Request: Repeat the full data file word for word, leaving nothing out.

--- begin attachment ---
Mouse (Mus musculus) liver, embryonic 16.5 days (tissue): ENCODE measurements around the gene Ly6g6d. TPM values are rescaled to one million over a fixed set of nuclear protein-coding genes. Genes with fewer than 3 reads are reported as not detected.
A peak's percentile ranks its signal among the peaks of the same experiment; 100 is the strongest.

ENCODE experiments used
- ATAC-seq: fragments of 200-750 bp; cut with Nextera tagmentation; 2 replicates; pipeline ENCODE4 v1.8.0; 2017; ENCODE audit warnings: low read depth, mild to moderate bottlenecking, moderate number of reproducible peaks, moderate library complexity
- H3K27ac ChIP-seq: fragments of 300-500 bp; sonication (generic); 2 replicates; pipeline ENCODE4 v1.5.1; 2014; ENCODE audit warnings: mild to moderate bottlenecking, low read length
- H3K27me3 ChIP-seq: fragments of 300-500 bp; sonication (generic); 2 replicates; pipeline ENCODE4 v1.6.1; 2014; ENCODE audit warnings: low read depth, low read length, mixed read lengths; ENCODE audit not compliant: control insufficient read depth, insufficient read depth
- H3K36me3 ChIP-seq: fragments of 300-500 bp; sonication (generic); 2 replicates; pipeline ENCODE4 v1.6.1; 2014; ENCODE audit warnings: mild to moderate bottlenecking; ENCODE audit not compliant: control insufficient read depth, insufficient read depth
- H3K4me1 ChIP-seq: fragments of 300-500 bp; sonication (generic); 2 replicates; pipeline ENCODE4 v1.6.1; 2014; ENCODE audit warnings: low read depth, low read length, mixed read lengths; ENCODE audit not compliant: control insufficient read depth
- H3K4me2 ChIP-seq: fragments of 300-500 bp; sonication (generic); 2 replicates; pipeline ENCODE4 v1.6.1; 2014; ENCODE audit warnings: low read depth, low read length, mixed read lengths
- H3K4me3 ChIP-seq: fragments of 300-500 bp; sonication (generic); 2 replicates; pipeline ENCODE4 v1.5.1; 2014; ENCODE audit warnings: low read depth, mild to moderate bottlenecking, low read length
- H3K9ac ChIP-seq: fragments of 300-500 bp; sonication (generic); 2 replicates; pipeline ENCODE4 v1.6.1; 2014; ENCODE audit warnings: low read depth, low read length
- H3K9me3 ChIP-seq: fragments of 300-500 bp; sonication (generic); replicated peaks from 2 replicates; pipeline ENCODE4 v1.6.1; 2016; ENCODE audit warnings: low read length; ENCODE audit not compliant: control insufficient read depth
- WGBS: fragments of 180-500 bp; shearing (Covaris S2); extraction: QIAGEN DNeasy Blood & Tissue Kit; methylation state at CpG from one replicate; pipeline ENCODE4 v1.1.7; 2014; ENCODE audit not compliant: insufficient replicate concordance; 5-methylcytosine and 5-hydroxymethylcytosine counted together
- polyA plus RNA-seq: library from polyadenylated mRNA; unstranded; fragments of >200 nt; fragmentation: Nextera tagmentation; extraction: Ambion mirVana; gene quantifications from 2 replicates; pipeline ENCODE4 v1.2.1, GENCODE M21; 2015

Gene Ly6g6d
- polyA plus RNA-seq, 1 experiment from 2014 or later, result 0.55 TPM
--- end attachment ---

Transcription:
Mouse (Mus musculus) liver, embryonic 16.5 days (tissue): ENCODE measurements around the gene Ly6g6d. TPM values are rescaled to one million over a fixed set of nuclear protein-coding genes. Genes with fewer than 3 reads are reported as not detected.
A peak's percentile ranks its signal among the peaks of the same experiment; 100 is the strongest.

ENCODE experiments used
- ATAC-seq: fragments of 200-750 bp; cut with Nextera tagmentation; 2 replicates; pipeline ENCODE4 v1.8.0; 2017; ENCODE audit warnings: low read depth, mild to moderate bottlenecking, moderate number of reproducible peaks, moderate library complexity
- H3K27ac ChIP-seq: fragments of 300-500 bp; sonication (generic); 2 replicates; pipeline ENCODE4 v1.5.1; 2014; ENCODE audit warnings: mild to moderate bottlenecking, low read length
- H3K27me3 ChIP-seq: fragments of 300-500 bp; sonication (generic); 2 replicates; pipeline ENCODE4 v1.6.1; 2014; ENCODE audit warnings: low read depth, low read length, mixed read lengths; ENCODE audit not compliant: control insufficient read depth, insufficient read depth
- H3K36me3 ChIP-seq: fragments of 300-500 bp; sonication (generic); 2 replicates; pipeline ENCODE4 v1.6.1; 2014; ENCODE audit warnings: mild to moderate bottlenecking; ENCODE audit not compliant: control insufficient read depth, insufficient read depth
- H3K4me1 ChIP-seq: fragments of 300-500 bp; sonication (generic); 2 replicates; pipeline ENCODE4 v1.6.1; 2014; ENCODE audit warnings: low read depth, low read length, mixed read lengths; ENCODE audit not compliant: control insufficient read depth
- H3K4me2 ChIP-seq: fragments of 300-500 bp; sonication (generic); 2 replicates; pipeline ENCODE4 v1.6.1; 2014; ENCODE audit warnings: low read depth, low read length, mixed read lengths
- H3K4me3 ChIP-seq: fragments of 300-500 bp; sonication (generic); 2 replicates; pipeline ENCODE4 v1.5.1; 2014; ENCODE audit warnings: low read depth, mild to moderate bottlenecking, low read length
- H3K9ac ChIP-seq: fragments of 300-500 bp; sonication (generic); 2 replicates; pipeline ENCODE4 v1.6.1; 2014; ENCODE audit warnings: low read depth, low read length
- H3K9me3 ChIP-seq: fragments of 300-500 bp; sonication (generic); replicated peaks from 2 replicates; pipeline ENCODE4 v1.6.1; 2016; ENCODE audit warnings: low read length; ENCODE audit not compliant: control insufficient read depth
- WGBS: fragments of 180-500 bp; shearing (Covaris S2); extraction: QIAGEN DNeasy Blood & Tissue Kit; methylation state at CpG from one replicate; pipeline ENCODE4 v1.1.7; 2014; ENCODE audit not compliant: insufficient replicate concordance; 5-methylcytosine and 5-hydroxymethylcytosine counted together
- polyA plus RNA-seq: library from polyadenylated mRNA; unstranded; fragments of >200 nt; fragmentation: Nextera tagmentation; extraction: Ambion mirVana; gene quantifications from 2 replicates; pipeline ENCODE4 v1.2.1, GENCODE M21; 2015

Gene Ly6g6d
- polyA plus RNA-seq, 1 experiment from 2014 or later, result 0.55 TPM